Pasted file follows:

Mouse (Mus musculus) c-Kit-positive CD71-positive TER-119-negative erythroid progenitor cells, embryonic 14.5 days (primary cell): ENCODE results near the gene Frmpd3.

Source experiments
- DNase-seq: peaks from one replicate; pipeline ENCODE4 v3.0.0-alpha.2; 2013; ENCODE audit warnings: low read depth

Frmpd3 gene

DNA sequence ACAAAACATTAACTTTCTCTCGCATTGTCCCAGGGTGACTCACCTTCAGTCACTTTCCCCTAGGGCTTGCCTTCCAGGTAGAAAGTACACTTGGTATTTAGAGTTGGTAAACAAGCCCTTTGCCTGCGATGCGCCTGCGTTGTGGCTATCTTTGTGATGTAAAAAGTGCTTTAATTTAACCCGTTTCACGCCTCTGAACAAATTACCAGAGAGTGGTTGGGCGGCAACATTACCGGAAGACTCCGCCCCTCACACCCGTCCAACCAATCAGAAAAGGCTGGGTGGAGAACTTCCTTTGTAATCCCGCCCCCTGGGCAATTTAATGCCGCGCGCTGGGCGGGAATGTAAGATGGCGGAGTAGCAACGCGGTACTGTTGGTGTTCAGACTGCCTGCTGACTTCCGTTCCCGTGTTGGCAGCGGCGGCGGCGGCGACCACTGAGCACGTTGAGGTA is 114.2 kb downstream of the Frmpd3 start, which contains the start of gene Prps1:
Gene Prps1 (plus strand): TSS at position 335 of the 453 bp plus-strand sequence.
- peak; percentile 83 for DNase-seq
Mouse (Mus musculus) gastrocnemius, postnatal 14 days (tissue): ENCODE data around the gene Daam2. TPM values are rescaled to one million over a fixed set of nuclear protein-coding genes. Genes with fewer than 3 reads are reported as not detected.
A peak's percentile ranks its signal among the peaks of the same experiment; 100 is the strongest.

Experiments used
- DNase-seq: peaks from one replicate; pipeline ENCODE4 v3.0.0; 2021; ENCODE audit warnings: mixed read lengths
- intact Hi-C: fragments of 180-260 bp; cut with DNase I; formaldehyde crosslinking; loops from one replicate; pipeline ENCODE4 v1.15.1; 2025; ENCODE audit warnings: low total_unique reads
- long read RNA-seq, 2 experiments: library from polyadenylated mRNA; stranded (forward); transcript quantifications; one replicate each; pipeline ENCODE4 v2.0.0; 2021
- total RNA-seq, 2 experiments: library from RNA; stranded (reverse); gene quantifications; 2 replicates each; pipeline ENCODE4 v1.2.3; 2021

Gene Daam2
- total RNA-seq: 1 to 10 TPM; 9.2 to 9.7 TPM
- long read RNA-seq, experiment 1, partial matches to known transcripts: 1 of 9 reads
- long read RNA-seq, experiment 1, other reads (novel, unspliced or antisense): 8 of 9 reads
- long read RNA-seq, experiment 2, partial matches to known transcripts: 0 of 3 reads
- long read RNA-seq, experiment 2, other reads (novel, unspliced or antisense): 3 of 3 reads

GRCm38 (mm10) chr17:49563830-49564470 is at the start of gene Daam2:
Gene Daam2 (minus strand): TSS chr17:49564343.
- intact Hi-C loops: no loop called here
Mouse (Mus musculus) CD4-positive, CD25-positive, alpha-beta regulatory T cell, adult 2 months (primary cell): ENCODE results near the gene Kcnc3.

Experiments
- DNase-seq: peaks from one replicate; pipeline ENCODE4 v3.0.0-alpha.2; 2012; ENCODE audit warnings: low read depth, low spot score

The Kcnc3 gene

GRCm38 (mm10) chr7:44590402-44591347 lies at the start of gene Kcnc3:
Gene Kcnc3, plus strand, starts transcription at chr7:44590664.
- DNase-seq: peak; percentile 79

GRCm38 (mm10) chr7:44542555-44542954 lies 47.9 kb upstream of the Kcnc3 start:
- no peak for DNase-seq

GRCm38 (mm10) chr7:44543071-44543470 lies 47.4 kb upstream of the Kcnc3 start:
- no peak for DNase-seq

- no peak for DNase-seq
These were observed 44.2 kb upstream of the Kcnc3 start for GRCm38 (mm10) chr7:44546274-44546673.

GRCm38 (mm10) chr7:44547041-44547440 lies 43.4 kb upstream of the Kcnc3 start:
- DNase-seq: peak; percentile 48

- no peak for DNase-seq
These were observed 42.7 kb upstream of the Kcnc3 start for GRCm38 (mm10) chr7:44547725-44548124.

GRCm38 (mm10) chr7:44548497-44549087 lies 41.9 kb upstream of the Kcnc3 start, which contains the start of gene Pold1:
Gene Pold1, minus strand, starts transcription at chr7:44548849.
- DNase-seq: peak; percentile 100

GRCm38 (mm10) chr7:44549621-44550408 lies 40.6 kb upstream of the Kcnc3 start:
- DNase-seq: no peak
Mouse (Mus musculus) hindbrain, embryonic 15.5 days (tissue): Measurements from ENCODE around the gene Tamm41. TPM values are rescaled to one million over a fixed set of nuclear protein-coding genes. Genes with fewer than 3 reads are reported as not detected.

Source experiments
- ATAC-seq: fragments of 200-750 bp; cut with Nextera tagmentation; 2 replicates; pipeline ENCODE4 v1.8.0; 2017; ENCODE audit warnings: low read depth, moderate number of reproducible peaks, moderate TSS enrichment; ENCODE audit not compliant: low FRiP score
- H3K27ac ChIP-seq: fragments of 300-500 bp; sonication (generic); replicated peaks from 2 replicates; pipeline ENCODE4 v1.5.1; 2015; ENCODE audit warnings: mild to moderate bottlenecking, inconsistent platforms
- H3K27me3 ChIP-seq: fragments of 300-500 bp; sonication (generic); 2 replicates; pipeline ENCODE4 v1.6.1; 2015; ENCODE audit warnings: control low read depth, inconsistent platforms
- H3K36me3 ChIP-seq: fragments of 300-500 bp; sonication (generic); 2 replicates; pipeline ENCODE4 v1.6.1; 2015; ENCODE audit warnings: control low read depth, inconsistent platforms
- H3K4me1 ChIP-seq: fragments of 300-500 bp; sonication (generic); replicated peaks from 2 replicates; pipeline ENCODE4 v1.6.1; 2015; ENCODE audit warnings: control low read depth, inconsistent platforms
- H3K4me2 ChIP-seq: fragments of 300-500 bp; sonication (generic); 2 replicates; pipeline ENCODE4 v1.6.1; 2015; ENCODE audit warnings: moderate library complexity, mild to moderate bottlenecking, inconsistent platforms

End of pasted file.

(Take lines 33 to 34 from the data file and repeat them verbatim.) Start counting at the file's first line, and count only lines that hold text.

GRCm38 (mm10) chr7:44543071-44543470 lies 47.4 kb upstream of the Kcnc3 start:
- no peak for DNase-seq